Unlike some other systems that may support multiple protocols by slicing their capacity into multiple namespaces, VAST Universal Storage Systems present a single namespace that users can access as files over NFS and SMB, or as objects via S3. The The VAST Element Store defines how VAST Universal Storage Systems store files and objects and the metadata that describes them. The Element Store is neither a traditional file system nor an object store, abstracting both to create an abstraction that serves both the hierarchical presentation of a fi... More uses a metadata structure that abstracts the data layout and includes all the metadata objects each protocol requires.
The result is a fully multi-protocol storage system that allows users to select the best tools for their job rather than settling for the best tools that work on their storage. Organizations that want to adopt cloud-style application architectures can develop new applications using S3 and have those applications share data with their existing NFS or SMB based apps eliminating the need to synchronize multiple datasets.
Multi-protocol access will also simplify workflows for our media and entertainment customers. Animators can perform their 3D modeling in Houdini or Maya on PCs and save their data to an SMB share, where the render farm of Linux servers mounting the animator’s output folder via NFS.
Broadcasters can edit on PCs and Macs, have their transcoding servers read the results, and feed the CDN behind their video-on-demand OTT (Over The Top) network without the delays, and duplicates, created by moving assets between dedicated storage systems for each stage in the workflow.
To be truly universal, storage has to deliver all-flash performance. So we made sure that our SMB implementation delivered all the performance OUR users would surely ask for. Performance is after all a key part of the Universal Storage vision. Here, version 3.0 delivers single stream performance fast enough to playback and edit the biggest 4K UHD files (500MB/s for a single connection) scaling to aggregate bandwidth in the 100s of GB/s all for less than other vendors charge for scale-out NAS using HDDs.
VAST Builds Protocols In-House
SMB is a lot more complex than NFS or S3 because, unlike those protocols, SMB is stateful. Each NFS or S3 HTTP request stands alone, but an SMB server has to maintain a lot of state information about every file any user has open, the including file and byte-range locks those users have on files and more.
Many storage vendors are intimidated by SMB’s complexity, and rather than build their own SMB stack; they bolt on third-party solutions like Samba, the open-source SMB stack for Linux. Those solutions, and the products that end up using them, all have limitations that fall far short of universal storage. One scale-out, all-flash NAS vendor learned this lesson when they expanded their systems beyond Samba’s cluster scaling limit. Their system can only scale SMB access to 1/5th as many nodes as NFS.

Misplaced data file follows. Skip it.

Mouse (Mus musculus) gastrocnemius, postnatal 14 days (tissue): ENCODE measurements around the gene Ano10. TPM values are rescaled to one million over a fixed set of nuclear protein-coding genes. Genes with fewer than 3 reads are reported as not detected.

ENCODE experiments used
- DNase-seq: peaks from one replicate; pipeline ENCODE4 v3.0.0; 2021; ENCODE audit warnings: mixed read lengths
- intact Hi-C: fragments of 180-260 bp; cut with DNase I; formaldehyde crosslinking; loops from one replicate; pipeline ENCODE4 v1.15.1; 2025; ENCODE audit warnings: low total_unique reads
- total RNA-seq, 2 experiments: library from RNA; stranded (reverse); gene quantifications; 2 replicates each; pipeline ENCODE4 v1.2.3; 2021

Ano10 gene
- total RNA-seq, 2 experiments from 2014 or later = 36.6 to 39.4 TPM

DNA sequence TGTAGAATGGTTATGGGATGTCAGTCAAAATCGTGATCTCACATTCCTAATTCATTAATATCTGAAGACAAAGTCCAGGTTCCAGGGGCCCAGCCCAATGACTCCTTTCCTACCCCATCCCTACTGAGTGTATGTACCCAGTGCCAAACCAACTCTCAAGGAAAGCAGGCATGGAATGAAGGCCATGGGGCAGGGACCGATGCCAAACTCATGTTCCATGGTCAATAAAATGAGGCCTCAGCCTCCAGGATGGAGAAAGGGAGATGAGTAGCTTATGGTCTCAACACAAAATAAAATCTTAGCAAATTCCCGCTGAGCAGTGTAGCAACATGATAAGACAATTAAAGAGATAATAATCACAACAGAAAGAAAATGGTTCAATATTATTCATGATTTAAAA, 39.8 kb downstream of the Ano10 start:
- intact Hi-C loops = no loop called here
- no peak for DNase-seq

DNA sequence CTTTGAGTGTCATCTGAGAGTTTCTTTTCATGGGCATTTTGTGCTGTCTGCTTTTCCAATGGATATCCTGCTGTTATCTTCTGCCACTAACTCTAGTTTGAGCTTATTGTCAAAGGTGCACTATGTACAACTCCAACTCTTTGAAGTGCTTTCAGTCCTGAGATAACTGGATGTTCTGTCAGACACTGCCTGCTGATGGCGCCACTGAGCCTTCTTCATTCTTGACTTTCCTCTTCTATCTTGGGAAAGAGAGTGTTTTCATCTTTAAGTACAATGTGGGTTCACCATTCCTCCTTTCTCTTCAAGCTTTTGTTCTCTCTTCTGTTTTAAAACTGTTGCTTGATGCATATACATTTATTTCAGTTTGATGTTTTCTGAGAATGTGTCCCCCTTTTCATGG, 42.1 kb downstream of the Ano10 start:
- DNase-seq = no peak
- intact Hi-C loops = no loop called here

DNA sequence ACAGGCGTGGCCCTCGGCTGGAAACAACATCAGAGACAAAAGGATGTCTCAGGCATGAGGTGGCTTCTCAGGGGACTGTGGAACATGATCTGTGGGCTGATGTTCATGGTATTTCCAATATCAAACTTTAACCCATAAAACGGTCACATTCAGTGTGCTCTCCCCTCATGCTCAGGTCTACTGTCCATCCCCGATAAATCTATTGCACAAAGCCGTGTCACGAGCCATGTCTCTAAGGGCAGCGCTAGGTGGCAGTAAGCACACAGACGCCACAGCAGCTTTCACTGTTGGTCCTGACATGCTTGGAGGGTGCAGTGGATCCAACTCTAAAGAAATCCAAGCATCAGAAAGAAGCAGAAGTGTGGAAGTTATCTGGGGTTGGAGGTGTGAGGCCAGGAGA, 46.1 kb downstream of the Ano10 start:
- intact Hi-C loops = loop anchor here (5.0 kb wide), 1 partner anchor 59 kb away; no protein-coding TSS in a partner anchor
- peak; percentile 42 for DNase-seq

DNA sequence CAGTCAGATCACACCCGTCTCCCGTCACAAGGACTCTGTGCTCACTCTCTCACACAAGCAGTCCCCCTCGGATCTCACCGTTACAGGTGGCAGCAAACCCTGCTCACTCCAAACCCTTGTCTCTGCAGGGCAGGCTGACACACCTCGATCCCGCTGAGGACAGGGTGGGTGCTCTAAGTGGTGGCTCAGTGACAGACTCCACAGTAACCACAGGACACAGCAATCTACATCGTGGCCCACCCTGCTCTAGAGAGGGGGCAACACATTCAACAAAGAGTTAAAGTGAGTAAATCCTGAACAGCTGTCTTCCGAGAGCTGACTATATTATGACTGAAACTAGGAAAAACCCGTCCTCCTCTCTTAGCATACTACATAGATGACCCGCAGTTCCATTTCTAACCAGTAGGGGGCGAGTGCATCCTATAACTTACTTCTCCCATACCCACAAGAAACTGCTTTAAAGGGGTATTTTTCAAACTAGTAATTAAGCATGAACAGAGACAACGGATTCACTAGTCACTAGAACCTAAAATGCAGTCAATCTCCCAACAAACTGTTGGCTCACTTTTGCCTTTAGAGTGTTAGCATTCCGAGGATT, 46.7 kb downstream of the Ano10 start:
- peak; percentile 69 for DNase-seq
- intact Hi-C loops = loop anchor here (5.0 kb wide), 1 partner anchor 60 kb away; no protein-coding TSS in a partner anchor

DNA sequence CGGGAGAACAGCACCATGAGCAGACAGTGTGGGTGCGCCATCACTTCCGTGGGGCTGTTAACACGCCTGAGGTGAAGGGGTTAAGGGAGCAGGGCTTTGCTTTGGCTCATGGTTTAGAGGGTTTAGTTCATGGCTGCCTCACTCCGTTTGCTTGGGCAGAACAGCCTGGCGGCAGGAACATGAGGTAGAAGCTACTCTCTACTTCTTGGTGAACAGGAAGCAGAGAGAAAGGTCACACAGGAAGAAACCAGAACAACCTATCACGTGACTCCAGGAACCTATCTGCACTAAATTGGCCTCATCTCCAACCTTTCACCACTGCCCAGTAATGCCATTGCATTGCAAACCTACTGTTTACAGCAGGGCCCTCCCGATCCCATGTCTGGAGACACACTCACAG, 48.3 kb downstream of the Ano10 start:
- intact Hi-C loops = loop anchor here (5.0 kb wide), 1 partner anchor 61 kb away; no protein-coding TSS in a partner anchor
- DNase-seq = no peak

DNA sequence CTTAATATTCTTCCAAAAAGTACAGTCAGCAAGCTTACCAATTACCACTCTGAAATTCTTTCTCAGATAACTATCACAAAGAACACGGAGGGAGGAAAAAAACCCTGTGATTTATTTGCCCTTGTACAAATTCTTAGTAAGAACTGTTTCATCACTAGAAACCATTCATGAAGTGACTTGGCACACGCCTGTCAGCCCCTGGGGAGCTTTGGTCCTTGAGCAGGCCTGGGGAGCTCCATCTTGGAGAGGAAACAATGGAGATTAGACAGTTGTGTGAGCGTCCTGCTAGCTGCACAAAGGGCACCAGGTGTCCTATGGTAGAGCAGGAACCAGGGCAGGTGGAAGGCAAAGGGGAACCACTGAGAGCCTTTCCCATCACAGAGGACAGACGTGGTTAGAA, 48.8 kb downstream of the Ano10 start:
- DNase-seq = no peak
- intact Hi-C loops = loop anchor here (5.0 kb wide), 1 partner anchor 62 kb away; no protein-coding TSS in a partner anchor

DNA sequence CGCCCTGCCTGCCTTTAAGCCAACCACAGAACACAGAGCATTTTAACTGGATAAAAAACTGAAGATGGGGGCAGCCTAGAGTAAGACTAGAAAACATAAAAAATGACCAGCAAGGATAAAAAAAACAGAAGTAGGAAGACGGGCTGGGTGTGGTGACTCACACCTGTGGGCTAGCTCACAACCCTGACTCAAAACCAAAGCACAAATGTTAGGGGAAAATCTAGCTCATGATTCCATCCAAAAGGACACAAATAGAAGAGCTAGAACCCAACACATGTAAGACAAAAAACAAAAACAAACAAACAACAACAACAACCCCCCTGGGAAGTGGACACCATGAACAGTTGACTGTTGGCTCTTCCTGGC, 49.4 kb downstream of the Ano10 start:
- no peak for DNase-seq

We knew we could do a better job on SMB if we built our own from scratch, so that’s what we did. Building SMB from scratch gave us two significant advantages.
The first advantage was to allow us to integrate the SMB services into the VAST Element Store, where an outside SMB server would treat the element store as a black-box POSIX file system. The VAST Element Store integrates NFS, S3, and SMB specific metadata objects and concepts, into a single metadatabase simplifying, and therefore accelerating access.
The second big advantage of creating our own SMB stack is the deep integration of the SMB stack into the DASE architecture and cluster management methods. The third-party SMB stacks that support scale-out at all include their own clustering that replicates state data from node to node, and if the reports we hear from customers are to be believed, still drop SMB connections when a cluster node fails.
VAST’s SMB service stores all the SMB state information in a VAST Enclosure’s 3D Xpoint is a new non-volatile memory technology that has much lower latency and much higher endurance than NAND Flash. Optane is Intel’s trade-name for SSDs using 3D Xpoint as their storage media. VAST Universal Storage Systems use Optane SSDs to store system and element store metadata as well a... More alongside the element store metadata. Storing SMB server state in shared 3D XPoint allows any Stateless VAST Servers, which run in VAST Server Containers, provide all the storage protocol and management services in a VAST Cluster. Each VAST Server can directly access all the Optane and QLC SSDs in all the VAST Enclosures in the VAST Cluster. to check, or set a lock, or a lease, in just a few microseconds. Since all the VAST servers in the cluster access the same 3D XPoint directly, there’s no need to replicate state changes between nodes, and just as with metadata, the shared 3D XPoint provides a single source of truth for SMB state while the VAST servers remain stateless.
That means there’s no need to rebuild state when a VAST Server goes offline, another VAST Server assumes the offline server’s VIP (Virtual IP address) and since it can access the state in 3D XPoint picks up right where the failed server left off.
Direct access to the SMB server state, and metadata, eliminates the need for east-west network traffic that limits the maximum practical cluster size for other scale-out systems. Users can serve a single namespace through 100s or 1000s of VAST servers.
With SMB Universal Storage becomes genuinely universal, providing a single namespace that supports the native protocols for 99 44/100ths of the world’s computers. Our universe has now expanded from Linux servers using NFS and “modern” applications, speaking S3 to include the billions of humans sitting in front of Macs and PCs who need their SMB access.
It’s going to be an exciting ride, and there is, of course, more to come we can’t tell you about yet, so climb aboard and see how Universal Storage can simplify your life.